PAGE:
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The View in Review

The View Hosts Slam Florida's 'Don't Say Gay' Bill: 'This is Not Necessary'

"What message does this send to gay children and their parents?" asked Joy Behar.
  • The women of The View stood united against Florida's "Don't Say Gay" bill this morning. (Photos: ABC)
    The women of The View stood united against Florida's "Don't Say Gay" bill this morning. (Photos: ABC)

    The women of The View came together Wednesday morning to criticize Florida's "Don't Say Gay" bill, which would prohibit the discussion of sexual orientation and gender in primary schools. All five co-hosts, including conservative guest panelist Alyssa Farah Griffin, called out Gov. Ron DeSantis for backing the bill, which they blasted as "not necessary" and harmful. As Joy Behar put it, "What message does this send to gay children and their parents?"

    On Monday, DeSantis voiced his support for the "Don't Say Gay" bill and tied it to the GOP's pet issue of parental rights in schools. "The larger issue with all of this is parents must have a seat at the table when it comes to what's going on in their schools," he said, adding that it's "entirely inappropriate" for teachers to discuss gender identity with children.

    Ana Navarro, a Florida resident, was the first co-host to condemn DeSantis' remarks. "First, I think this is not a necessary bill. First graders are not having a curriculum that teaches sexuality," she said. "I also think that the message it sends is a very chilling one for LGBTQ families. The Republican Party is the party of family values, and I don't know what it means when a kid has two dads or two moms — the message is, you are not welcome here."

    Guest co-host Alyssa Farah Griffin, who married and changed her name since she last appeared on The View in the fall, agreed with Navarro. "I don't think this is necessary. Like, how widespread of an issue is this that we need this as a policy coming down from the state?" said the ex-Trump official. She added that discussions about gender identity and sexuality "might fit better into sex education, which happens later" than primary school, but admitted that regardless of when they occur, "these conversations absolutely need to be had."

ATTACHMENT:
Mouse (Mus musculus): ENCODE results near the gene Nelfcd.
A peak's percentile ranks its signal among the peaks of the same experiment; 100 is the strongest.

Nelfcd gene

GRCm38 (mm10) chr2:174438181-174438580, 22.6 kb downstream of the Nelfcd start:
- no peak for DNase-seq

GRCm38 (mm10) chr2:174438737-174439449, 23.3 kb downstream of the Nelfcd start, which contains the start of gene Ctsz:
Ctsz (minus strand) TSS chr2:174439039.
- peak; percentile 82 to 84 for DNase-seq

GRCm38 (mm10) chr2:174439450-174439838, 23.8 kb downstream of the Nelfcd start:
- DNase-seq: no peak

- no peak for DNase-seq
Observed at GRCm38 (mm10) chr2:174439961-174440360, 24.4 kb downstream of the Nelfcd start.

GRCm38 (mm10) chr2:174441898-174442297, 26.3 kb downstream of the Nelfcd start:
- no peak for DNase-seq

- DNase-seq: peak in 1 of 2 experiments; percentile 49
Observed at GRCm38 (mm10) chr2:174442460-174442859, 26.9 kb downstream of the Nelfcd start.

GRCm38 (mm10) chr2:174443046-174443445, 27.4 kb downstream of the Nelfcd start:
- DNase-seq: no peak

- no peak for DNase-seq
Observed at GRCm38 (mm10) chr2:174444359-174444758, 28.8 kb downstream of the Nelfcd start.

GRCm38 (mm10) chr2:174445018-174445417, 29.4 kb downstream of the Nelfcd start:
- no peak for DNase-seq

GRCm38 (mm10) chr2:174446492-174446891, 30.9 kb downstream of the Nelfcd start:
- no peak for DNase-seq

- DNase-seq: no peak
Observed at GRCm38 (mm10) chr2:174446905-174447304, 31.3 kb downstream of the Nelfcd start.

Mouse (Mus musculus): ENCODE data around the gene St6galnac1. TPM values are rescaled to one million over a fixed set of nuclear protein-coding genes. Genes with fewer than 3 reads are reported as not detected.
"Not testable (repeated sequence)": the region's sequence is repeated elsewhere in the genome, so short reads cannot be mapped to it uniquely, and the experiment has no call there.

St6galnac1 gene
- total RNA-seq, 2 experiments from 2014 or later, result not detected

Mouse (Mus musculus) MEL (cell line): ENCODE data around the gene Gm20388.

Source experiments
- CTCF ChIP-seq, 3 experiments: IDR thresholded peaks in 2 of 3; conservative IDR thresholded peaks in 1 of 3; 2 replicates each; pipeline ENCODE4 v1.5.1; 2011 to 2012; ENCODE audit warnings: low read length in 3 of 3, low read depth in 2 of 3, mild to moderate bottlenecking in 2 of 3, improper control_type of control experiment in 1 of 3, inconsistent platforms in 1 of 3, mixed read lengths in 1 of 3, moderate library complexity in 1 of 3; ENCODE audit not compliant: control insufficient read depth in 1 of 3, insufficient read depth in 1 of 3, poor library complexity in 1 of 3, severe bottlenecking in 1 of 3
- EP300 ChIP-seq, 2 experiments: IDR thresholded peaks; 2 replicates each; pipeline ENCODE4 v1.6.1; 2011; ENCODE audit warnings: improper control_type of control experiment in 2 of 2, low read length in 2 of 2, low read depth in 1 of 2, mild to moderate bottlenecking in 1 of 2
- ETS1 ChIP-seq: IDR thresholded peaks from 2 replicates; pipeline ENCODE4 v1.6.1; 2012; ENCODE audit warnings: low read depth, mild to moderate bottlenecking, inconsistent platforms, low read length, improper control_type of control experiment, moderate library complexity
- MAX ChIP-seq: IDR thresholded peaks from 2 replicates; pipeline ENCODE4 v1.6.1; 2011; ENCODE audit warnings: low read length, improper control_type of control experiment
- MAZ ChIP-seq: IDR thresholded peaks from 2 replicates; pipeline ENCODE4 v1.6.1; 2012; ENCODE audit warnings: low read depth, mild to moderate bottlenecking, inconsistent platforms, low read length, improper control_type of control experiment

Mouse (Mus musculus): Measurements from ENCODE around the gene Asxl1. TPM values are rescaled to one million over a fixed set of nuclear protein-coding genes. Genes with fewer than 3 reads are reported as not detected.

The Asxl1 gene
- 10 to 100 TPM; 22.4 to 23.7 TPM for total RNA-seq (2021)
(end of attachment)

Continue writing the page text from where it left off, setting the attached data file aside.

For her part, Sunny Hostin took aim at "the rubric of parental rights legislation" that the GOP has pushed in recent months. "It started with CRT. Let's remember that — and those are anti-history laws, anti-Black history laws, really," she said. "If you start coming after Black people, what comes next, right? Of course the LGBTQ+ community, and then women, and then other marginalized groups. So, I'm surprised that parents just sort of jumped on the bandwagon of this [and] didn't realize that this is where it naturally leads. We've seen this so many times in our country and in history globally."

    Towards the end of the segment, Navarro offered an emotional anecdote about a friend who benefitted from having the kinds of discussions that the bill prohibits. "I have a friend whose father used to be a state legislator, a state senator in Florida for about 20 years. My friend was gay. His father was very homophobic and would beat him up," said Navarro. "And so if a little kid, if a five-year-old, six-year-old, says, 'I don't know how I'm feeling,' and goes and talks to the teacher, the teacher is now compelled to tell the parent. If not, they are liable. And not every home is a Cleaver home. Not every home is a safe haven for children."

    Elsewhere on The View... Griffin decried the lack of civility in Congress during a discussion about Rep. Hal Rogers poking and insulting Rep. Joyce Beatty for asking him to put on a mask. "I worked on Capitol Hill for the better portion of 10 years, and I don't even recognize Congress as it is today," said the former Trump communications director. "This is just further evidence of the degradation of Congress."

    People run to become influencers, to get their cable news gigs afterward, they Twitter battle all day rather than legislating," she continued. "This has become the norm in Congress, that you just attack your fellow man or woman, and if they're on the other side of the aisle, they are your enemy. It's terrible."

    Claire Spellberg Lustig is the Senior Editor at Primetimer and a scholar of The View. Follow her on Twitter at @c_spellberg.

    TOPICS: The View, ABC, Alyssa Farah Griffin, Ana Navarro, Joy Behar, Ron DeSantis, Sara Haines, Sunny Hostin, politics